Sunday, 30 May 2010

When Censorship Is Called Privacy


(Graffiti Land, Anti-Censorship Stencil)

[Edoardo Montenegro, Turin] - Freedom of speech is under threat in Italy.

A bill aimed at preventing the press from publishing telephone wiretaps is under debate at the Italian Parliament. Publishers breaking the prohibition might be fined up to € 300,000, while journalists would undergo disciplinary actions and magistrates could be replaced if accused of leaking stories to the press (1).

The decision to introduce the bill by the People of Freedom has raised a determined action by journalists, writers and publishers: more than 180,000 citizens as well as several constitutional lawyers so far have signed a petition against it (2).

A clear attempt to defend the Government from any journalistic inquiry, the law represents a violation of the Italian Constitution: "The press may not be controlled by authorization or submitted to censorship" (3). The privacy of citizens under investigation has actually to be protected, but by no means an ordinary law can violate freedom of speech.

This draft of law notably follows the blast of repeated scandals concerning the Prime Minister and his entourage. Last spring "Repubblica" began an embarassing enquiry concerning the alleged relationship between Silvio Berlusconi and some call girls (4), while a large enquiry over public contracts recently involved the head of the Italian Civil Protection Guido Bertolaso (5) and led to the resignation of the Minister of Economic Development Claudio Scajola.

The bill is actually being softened owing to the partial opposition of the few allies of Gianfranco Fini within the Parliament (6) and probably it will then be rejected by the Constitutional Court. Once the law approved, however, Silvio Berlusconi may take advantage of a substancial forced truce for the rest of the legislature.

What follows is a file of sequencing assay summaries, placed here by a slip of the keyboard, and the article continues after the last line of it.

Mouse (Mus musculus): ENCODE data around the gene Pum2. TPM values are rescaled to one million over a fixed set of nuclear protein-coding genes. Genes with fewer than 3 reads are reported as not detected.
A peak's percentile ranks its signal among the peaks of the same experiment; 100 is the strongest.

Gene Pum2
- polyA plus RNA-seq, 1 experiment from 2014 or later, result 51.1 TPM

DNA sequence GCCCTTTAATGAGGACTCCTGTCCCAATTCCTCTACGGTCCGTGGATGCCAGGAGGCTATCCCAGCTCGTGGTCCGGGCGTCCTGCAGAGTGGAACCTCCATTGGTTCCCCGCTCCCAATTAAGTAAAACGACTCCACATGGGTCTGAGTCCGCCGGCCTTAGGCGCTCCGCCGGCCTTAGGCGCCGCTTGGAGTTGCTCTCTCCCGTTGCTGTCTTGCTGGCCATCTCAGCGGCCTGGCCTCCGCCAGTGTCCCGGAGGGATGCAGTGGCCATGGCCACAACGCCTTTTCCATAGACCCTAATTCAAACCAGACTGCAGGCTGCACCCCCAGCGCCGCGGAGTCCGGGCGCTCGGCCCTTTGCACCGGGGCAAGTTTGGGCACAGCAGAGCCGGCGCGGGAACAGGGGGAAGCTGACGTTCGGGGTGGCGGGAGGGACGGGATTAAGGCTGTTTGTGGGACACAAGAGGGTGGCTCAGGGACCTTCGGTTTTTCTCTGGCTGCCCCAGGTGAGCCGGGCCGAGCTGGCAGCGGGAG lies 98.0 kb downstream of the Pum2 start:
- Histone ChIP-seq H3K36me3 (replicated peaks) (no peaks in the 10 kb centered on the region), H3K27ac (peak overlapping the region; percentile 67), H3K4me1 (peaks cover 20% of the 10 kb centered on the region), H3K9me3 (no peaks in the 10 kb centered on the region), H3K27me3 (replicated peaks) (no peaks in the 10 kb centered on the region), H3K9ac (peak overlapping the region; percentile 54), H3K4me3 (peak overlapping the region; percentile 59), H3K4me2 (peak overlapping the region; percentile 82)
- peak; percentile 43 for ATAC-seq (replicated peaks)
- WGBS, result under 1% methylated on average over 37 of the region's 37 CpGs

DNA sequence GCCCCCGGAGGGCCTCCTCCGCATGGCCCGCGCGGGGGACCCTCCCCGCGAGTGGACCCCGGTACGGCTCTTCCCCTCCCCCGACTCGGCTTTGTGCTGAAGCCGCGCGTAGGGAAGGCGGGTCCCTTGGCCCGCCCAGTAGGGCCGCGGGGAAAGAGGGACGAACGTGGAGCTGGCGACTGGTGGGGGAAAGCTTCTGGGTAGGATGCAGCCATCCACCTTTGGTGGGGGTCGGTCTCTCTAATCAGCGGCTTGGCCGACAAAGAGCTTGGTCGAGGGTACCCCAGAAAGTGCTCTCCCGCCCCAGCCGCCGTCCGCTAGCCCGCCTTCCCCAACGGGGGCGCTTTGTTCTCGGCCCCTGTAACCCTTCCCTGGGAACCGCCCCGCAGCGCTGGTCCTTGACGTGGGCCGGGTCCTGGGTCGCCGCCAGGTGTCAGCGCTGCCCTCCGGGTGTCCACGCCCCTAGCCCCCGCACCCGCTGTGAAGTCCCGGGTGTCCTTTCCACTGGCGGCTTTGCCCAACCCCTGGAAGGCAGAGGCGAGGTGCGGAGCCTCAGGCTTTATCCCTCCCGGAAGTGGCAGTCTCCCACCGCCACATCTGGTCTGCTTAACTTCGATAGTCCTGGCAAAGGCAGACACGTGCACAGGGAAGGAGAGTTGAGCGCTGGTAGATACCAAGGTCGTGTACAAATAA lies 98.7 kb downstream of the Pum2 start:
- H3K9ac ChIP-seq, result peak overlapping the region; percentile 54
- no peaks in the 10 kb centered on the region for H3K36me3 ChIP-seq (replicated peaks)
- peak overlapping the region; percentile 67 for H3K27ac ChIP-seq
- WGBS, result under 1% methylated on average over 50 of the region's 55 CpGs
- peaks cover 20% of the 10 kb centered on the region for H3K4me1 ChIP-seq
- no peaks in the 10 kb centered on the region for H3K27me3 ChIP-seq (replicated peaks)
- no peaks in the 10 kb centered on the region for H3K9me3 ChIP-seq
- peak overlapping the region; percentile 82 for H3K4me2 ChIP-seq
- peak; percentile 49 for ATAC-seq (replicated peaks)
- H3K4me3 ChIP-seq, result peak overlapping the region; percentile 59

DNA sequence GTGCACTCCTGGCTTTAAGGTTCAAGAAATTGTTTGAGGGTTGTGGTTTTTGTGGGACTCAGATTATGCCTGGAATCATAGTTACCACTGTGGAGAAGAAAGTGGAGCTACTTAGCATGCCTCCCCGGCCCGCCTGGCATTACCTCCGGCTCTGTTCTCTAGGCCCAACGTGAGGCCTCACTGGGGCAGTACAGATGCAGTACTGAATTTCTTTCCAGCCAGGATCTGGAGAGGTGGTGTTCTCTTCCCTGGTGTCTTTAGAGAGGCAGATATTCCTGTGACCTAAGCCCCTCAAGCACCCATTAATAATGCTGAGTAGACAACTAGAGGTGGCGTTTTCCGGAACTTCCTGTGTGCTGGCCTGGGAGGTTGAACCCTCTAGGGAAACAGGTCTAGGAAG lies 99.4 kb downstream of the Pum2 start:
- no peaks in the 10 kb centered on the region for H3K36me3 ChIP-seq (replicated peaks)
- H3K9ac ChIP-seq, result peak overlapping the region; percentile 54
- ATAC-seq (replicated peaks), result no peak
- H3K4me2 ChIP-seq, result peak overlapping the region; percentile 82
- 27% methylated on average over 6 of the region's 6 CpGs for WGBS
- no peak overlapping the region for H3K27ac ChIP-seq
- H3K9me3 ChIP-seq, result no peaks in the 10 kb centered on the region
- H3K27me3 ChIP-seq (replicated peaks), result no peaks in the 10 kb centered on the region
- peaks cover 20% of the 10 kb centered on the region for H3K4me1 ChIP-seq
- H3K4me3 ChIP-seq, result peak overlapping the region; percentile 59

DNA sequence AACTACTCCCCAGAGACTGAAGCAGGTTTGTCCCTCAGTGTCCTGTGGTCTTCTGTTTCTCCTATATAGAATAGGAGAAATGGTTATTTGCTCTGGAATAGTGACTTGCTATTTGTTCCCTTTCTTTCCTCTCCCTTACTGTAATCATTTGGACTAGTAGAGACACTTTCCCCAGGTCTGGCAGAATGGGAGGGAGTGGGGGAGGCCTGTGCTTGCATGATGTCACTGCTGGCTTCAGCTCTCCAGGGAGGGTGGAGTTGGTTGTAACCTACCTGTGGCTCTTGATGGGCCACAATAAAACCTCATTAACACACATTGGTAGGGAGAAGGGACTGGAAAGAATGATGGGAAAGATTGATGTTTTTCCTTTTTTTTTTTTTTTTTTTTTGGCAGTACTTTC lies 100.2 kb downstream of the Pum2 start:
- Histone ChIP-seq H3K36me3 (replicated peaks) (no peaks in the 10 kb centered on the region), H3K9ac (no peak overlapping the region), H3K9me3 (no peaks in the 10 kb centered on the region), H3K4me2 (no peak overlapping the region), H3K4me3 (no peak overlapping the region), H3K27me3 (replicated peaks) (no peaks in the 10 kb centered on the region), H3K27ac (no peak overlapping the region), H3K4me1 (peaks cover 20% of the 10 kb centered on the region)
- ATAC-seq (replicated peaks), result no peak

Unless you want him to be appointed President of the Italian Republic in 2013, it is time for you to sign this petition on line.

__________


(1) Dino Martirano, "Intercettazioni, ok di Fini. Alfano: 'Trovata la sintesi'", corriere.it, May 28th 2010.

(2) "La legge sulle intercettazioni", repubblica.it

(3)  "Everyone has the right to freely express thoughts in speech, writing, and by other communication. / The press may not be controlled by authorization or submitted to censorship. / Seizure is permitted only by judicial order stating the reason and only for offences expressly determined by the press law or for violation of the obligation to identify the persons responsible for such offences. / In cases of absolute urgency where immediate judicial intervention is impossible, periodicals may be seized by the judicial police, who must immediately and in no case later than 24 hours report the matter to the judiciary. If the measure is not validated by the judiciary within another 24 hours, it is considered revoked and has no effect. / The law may, by general provision, order the disclosure of financial sources of periodical publications. /  Publications, performances, and other exhibits offensive to public morality are prohibited.  Measures of prevention and repression against violations are provided by law.", Constitution of the Italian Republic, 1948 (art. 21).

(4) "Ten new questions to Silvio Berlusconi", repubblica.it.

(5) Dinmore, Guy, "Berlusconi aide in corruption probe", guydinmore.wordpress.com, February 10th 2010.

(6) "Ddl intercettazioni, le modifiche del PDL. 'Atti giudiziari pubblicabili per riassunto'", repubblica.it, May 28th 2010
 

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